• Loch

Utica and back, 47 times — What have we learned?

Updated: May 30, 2019

Last night we drove home from our 47th trip to Utica. Zach came too, so the core four of us were up there, he, Dave, Adam and I. We’ve all been working on the film for over 2 years now. I’m glad Zach came because he stood in for me as drone spotter and for once we didn’t crash it. More important though, what’s nice for him to see is that people know us now. Pretty cool for a documentary crew to be greeted by smiles, invasive as we are.

It wasn’t our most productive trip but we did close it out covering a citizenship ceremony at the courthouse. Zach and I were waved in with all the gear, without having it checked. Cruising through on our own recognizance I guess. Or Dave’s really. Sweet. The venerable judge, David N. Hurd, a moral authority if I’ve ever seen one, smiles when he sees us. This is the third ceremony we’ve shot and they’ve all been great experiences, some tech glitches on our part notwithstanding. But this one, this was a special day. One of our favorite characters, Hassan Abbas Ahmed Fawzi (we will have to discuss his lower third) became an American citizen.

I’ll admit it, I was a little intimidated by Hassan at first. He’s got the chiseled look of a motorcycle gang leader in a movie who doesn’t have to do much but nod to make a lot happen. A Palestinian who was born and lived in Iraq, he would never be allowed to become a citizen there. His escape story qualifies him as a badass like your average Satan’s Rider wished he would. But I was wrong on the whole. Hassan is kind to a fault. He’s been here nine years and spent a good part of that time welcoming other refugees as a resettlement staffer at the Refugee Center. We’ve driven around Utica with him as he set up apartments for newcomers, saw one of his dreams literally come to life, and have the distinct feeling that his 2 kids are going to remodel what it means to be model citizens. To see him get something that means so much to him made me feel guilty for taking my own citizenship for granted. It’s the sort of marker that makes following a story over time like this worthwhile in a way you couldn’t foresee.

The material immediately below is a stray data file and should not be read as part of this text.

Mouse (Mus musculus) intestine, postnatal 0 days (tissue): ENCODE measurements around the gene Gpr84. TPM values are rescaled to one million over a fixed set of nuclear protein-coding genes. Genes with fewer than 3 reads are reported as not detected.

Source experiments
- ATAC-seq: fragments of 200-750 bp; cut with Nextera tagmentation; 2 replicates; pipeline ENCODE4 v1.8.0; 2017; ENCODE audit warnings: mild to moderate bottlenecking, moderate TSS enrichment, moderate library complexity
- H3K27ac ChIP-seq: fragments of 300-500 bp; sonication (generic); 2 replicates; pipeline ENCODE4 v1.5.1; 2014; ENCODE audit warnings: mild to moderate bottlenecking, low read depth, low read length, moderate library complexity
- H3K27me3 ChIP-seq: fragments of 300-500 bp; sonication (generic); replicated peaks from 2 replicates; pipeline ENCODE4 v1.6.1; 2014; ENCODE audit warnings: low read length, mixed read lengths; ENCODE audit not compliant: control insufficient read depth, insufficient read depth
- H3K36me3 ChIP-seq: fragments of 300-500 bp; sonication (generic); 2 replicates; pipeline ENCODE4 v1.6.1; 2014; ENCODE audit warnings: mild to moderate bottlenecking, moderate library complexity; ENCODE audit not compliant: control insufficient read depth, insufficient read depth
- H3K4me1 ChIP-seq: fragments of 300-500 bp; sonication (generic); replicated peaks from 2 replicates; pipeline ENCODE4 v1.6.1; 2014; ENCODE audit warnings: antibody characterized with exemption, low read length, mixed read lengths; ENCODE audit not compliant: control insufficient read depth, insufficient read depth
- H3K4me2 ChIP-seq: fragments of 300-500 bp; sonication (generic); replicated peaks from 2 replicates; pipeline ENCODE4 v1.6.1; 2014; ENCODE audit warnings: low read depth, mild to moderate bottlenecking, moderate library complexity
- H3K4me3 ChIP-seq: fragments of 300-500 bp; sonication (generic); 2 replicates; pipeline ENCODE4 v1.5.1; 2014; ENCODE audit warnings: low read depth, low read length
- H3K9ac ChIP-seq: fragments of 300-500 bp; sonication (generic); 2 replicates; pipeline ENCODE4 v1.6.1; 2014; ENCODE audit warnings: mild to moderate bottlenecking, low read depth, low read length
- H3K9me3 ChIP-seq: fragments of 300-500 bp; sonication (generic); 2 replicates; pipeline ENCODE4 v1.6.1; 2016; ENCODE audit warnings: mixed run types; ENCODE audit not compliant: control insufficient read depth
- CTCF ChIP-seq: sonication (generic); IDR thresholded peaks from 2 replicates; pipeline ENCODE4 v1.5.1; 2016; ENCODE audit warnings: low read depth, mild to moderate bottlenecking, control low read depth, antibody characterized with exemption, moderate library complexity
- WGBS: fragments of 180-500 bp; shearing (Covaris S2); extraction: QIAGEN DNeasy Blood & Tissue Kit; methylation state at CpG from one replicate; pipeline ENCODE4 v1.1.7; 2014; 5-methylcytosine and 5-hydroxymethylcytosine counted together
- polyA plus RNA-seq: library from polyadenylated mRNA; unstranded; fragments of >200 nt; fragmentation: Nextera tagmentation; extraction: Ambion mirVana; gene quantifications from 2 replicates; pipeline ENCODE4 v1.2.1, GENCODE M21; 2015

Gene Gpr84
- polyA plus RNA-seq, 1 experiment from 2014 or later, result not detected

If that weren’t enough, Anwar Abdeen was also there. Anwar, a refugee from Burma, works at 2M Garage, owned and run by fellow refugee Muhamed Karajic from Bosnia. They’re a great example of cross-cultural cooperation. Muhamed imagines that one day Anwar will take over the garage. Anwar gave me what had to be the seventh big smile of my day and told me he was there to get his citizenship as well. He and Hassan both registered to vote immediately after getting their citizenship. I have no doubt that my country just got a little better.

Judge Hurd closes each of his citizenship ceremonies with a quote from Bobby Kennedy. It’s a long quote that talks about how the way we measure our economic health (GDP) doesn’t take into account a lot of what really matters. Looking around the room at all the people taking the workday off to celebrate, it was easy to see one thing that matters: community. Anwar had two buddies with him. A bunch of staffers from the Refugee Center were there to see Hassan get his citizenship. Family members from 27 countries were there to see their loved ones become Americans. I may sometimes forget the value of my citizenship, but I will never forget the sense of community these new Americans are bringing to us. That’s what we are seeing in Utica.

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